A Political Establishment Without Memory

One of the most entertaining events of this political cycle, and perhaps most frustrating for some, is the apparent missed lesson the 2010 cycle should have provided the GOP establishment. When I say establishment, I mean the veteran “experts,” the long time pundits, the 20 year delegates and the folks who have paid for a $25 chicken dinner every time an invite came. It’s nothing short of astonishing to watch them try and fight a movement that in 2010 showed it meant business.

Regardless of your views on Herman Cain as a candidate, you surely must admit the way the media and establishment hacks have reacted is laughable. That’s at first glance, though, and through a deeper look we see the establishment reaction, should it be successful in keeping true conservatives away from the nomination, will be downright dangerous.

First, the polling data. It doesn’t matter if you believe the national polling average is to be trusted. What matters is that traditionally (especially for the past two cycles) the national polling average has been used by media elites to determine who their perceived front-runner is. Here we are on Saturday, October 29th, 2011, and Herman Cain is at the top of the national average.

The RCP average takes data from Fox News, CBS News/New York Times, CNN/Opinion Research and the Associated Press. Even Rasmussen, a poll that tends to sometimes favor big name establishment candidates, shows Herman Cain and Mitt Romney tied.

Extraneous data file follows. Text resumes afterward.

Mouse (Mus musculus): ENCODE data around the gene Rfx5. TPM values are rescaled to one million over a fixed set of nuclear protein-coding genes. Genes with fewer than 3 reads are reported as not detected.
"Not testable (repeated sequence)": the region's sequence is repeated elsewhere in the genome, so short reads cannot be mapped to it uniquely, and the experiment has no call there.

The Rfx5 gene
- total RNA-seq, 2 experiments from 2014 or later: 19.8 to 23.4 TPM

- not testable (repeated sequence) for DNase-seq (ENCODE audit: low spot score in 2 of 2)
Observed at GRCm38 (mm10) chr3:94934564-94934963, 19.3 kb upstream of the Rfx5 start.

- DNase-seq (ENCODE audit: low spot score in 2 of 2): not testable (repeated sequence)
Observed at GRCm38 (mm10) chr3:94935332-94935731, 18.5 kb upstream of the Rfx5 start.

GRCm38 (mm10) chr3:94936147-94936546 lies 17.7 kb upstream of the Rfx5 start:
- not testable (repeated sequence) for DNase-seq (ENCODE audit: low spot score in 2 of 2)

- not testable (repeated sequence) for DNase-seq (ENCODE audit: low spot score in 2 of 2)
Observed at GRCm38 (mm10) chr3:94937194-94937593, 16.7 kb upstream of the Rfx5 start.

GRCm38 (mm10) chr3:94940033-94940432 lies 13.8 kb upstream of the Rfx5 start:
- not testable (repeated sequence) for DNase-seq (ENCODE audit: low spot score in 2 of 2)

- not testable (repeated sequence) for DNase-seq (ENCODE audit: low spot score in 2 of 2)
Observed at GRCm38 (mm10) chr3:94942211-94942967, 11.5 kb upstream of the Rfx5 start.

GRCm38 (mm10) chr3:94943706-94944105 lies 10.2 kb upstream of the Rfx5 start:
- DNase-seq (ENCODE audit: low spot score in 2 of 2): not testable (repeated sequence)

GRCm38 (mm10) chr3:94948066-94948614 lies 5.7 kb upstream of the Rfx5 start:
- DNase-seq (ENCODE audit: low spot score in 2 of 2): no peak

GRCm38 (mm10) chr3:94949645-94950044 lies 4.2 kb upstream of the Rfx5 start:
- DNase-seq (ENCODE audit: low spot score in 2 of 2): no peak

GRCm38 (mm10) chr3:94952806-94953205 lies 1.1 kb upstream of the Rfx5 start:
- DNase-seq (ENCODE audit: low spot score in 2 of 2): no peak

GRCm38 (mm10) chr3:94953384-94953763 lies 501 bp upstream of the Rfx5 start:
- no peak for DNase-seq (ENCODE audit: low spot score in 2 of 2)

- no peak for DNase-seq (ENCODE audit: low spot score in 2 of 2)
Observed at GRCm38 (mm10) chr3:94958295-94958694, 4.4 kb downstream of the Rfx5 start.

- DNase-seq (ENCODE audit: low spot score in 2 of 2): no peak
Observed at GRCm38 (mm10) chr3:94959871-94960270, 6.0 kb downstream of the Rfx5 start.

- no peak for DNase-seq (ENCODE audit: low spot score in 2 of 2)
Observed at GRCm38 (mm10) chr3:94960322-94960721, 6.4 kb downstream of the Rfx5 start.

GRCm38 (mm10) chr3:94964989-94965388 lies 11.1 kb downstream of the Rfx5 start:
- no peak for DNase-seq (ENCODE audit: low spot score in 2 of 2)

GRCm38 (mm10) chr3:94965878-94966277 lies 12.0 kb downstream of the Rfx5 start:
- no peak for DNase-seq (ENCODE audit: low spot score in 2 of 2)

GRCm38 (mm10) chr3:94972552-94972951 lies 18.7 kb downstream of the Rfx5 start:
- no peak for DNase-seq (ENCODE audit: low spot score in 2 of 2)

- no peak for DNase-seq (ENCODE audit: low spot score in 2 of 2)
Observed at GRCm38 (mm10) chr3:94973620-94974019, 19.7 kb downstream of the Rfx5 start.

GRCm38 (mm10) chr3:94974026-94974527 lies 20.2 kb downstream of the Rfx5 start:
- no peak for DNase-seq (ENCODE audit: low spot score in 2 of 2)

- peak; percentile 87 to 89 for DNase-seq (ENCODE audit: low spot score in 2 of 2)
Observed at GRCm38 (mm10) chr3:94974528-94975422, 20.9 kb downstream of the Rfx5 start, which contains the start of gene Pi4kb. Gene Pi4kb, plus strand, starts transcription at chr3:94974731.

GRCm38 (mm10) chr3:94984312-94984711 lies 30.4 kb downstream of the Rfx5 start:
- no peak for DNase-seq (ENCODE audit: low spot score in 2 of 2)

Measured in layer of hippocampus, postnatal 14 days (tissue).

With this being the case, the fair assumption, based on polling data, is that Herman Cain is indeed the national Front-Runner. This isn’t up for dispute and should be obvious to any reporter who does his/her job from at least a half objective view.

But that isn’t what’s happening. Exhibit A:

On the Exact same day that it become news Herman Cain was the front-runner, a major Cleveland media hub ran the headline “Republican presidential front-runner Mitt Romney to rally Ohio GOP in Cincinnati area Tuesday.”

Via National Journal (Oct 28)

The longer he runs for president, the more doubts reputed Republican front-runner Mitt Romney seems to have about the science behind global climate change.

Ironically, CBS News, the same company that just days before ran poll numbers showing Herman Cain dominating the field, ran the exact same story as the National Journal.

A blogger for The Hill brings up a good point in his post about Herman Cain, but ends the post with this gem. (Oct 28)

So here’s my question: Does Herman Cain need Mitt Romney? It’s quite possible that he’d lose much of his appeal if Romney weren’t the front-runner.

US News has a post up about Michele Bachmann’s candidacy. In that post the author says the following…

With former Massachusetts Gov. Mitt Romney settled in the front-runner spot, businessman Herman Cain surging in the polls, and Perry fighting for a comeback, there is little room for Bachmann to get back into the top tier, especially as more of her staff flees her campaign.